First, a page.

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Potato Nutrition

Before Mt. St. Helens erupted, it was reported in the nutritional community that Idaho potatoes (baking potatoes) had zero nutritional value, as in nada, nothing. The volcano rained a payload of ash replete with abundant minerals and this restored the soil, at least temporarily.

According to the Washington State Potato Commission, potatoes have more potassium than bananas. They supply a surprising amount of vitamin C and even A, B, and P as well as quercetin. Not surprisingly, the potatoes with red or purple skins have flavonoids and all sorts of other wonderful phytochemicals. Moreover, they have no fat or cholesterol — unless you use luscious sauces — but who actually eats a potato without jazzing it up a bit? What I bet most people don't know is that potatoes have easy to digest protein and the purple ones have more than the others, as much as 20% more. The fiber is in the skins so don't peel the potatoes.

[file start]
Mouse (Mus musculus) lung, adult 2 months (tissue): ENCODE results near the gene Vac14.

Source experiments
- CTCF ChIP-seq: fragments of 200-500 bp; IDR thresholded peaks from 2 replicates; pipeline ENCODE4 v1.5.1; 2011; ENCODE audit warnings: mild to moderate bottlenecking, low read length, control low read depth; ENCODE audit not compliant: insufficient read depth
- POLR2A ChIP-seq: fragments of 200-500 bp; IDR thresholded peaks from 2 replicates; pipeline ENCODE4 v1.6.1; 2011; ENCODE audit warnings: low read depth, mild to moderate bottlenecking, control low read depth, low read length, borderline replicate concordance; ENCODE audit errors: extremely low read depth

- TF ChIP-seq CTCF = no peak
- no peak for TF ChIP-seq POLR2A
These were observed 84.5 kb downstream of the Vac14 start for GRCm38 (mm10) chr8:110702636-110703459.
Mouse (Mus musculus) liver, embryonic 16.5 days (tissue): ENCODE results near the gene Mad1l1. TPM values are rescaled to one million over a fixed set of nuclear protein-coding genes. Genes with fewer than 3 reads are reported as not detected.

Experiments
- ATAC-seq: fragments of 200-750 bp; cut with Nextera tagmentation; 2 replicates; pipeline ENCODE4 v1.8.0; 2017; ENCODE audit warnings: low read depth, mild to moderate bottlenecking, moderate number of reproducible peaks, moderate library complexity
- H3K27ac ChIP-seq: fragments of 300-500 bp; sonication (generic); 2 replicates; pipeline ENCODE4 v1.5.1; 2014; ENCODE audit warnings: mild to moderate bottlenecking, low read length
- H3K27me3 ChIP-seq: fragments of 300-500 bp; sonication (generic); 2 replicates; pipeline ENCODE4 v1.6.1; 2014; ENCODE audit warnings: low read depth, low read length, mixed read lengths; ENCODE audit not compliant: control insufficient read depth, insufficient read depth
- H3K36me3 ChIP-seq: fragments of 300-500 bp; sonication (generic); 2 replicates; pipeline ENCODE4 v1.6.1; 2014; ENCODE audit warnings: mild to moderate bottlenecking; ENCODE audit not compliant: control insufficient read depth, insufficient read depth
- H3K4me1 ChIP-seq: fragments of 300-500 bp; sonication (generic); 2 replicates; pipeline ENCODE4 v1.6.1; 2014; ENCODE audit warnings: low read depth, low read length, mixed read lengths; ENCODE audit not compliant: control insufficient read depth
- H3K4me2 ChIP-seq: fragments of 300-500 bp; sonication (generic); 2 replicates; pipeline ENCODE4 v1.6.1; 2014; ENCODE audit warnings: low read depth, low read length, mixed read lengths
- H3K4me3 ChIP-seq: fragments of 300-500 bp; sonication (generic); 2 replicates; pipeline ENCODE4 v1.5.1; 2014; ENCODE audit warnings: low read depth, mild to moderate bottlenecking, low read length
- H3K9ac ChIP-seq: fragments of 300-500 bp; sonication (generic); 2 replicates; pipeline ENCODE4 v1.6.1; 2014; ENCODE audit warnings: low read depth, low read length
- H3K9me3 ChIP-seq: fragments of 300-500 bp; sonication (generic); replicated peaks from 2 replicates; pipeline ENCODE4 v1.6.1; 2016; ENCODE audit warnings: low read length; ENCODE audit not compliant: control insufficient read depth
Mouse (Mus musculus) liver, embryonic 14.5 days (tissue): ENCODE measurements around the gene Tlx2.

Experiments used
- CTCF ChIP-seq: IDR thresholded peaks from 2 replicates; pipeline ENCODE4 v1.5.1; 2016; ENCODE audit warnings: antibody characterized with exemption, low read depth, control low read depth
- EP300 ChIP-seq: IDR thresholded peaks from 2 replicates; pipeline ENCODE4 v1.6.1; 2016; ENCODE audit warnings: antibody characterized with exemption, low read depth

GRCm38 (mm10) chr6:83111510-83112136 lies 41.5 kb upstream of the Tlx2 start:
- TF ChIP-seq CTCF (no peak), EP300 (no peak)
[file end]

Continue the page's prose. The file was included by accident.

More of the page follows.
The potato is originally from the Andes. I learned that in a bizarre course in college called "The Influence of Western Civilization on the History of the World" but what I learned instead is that Italy didn't have spaghetti before Marco Polo, and it didn't have tomatoes or potatoes until Columbus et al. Potatoes were introduced to Europe in 1570 but it wasn't until the seventeenth century that they were used to avert famine because they pack a lot of carbs into small bundles.

"UK scientists at the Institute for Food Research have identified blood pressure-lowering compounds called kukoamines in potatoes. Previously only found in Lycium chinense, an exotic herbal plant whose bark is used to make an infusion in Chinese herbal medicine, kukoamines were found in potatoes using a new type of research called metabolomics."


Potatoes are a member of the nightshade family and leaves contain solanine, a substance that can be quite toxic. If the potato is green, it could also be toxic.

This plant is in its prime.


Many blessings,

Mother's Day 2009